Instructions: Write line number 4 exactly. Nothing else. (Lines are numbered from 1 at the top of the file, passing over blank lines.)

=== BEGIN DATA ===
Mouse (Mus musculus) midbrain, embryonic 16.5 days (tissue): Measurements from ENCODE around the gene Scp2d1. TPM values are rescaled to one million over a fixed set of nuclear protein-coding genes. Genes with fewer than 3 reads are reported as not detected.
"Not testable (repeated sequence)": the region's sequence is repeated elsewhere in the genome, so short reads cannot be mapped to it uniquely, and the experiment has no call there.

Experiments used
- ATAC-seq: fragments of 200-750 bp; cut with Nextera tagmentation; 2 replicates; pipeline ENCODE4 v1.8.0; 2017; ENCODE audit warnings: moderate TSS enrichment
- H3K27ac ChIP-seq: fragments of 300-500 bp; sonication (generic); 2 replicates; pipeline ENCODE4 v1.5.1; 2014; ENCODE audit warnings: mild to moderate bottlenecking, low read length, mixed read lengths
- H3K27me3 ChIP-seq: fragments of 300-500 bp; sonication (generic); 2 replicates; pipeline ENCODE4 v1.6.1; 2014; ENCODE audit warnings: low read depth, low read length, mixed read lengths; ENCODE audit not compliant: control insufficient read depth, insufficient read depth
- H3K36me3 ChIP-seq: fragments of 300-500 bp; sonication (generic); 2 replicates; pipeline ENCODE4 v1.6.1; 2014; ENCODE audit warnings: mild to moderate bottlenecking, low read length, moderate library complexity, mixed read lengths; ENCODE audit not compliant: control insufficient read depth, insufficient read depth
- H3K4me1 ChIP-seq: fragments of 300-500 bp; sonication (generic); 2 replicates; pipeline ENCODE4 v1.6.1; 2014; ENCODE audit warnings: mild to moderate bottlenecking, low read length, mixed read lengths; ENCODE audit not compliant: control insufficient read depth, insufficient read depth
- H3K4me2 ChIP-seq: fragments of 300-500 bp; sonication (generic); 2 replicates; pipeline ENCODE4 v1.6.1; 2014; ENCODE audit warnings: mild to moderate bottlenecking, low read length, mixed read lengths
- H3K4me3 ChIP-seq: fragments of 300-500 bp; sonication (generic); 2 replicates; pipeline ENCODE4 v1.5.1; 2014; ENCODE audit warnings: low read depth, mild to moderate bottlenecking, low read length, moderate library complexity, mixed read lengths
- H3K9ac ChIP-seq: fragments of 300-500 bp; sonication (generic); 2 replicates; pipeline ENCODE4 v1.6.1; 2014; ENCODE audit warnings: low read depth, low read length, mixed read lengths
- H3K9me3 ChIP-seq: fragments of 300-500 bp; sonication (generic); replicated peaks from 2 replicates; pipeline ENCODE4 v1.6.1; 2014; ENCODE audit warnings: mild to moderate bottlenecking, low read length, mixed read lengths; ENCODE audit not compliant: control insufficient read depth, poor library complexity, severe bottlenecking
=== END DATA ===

- ATAC-seq: fragments of 200-750 bp; cut with Nextera tagmentation; 2 replicates; pipeline ENCODE4 v1.8.0; 2017; ENCODE audit warnings: moderate TSS enrichment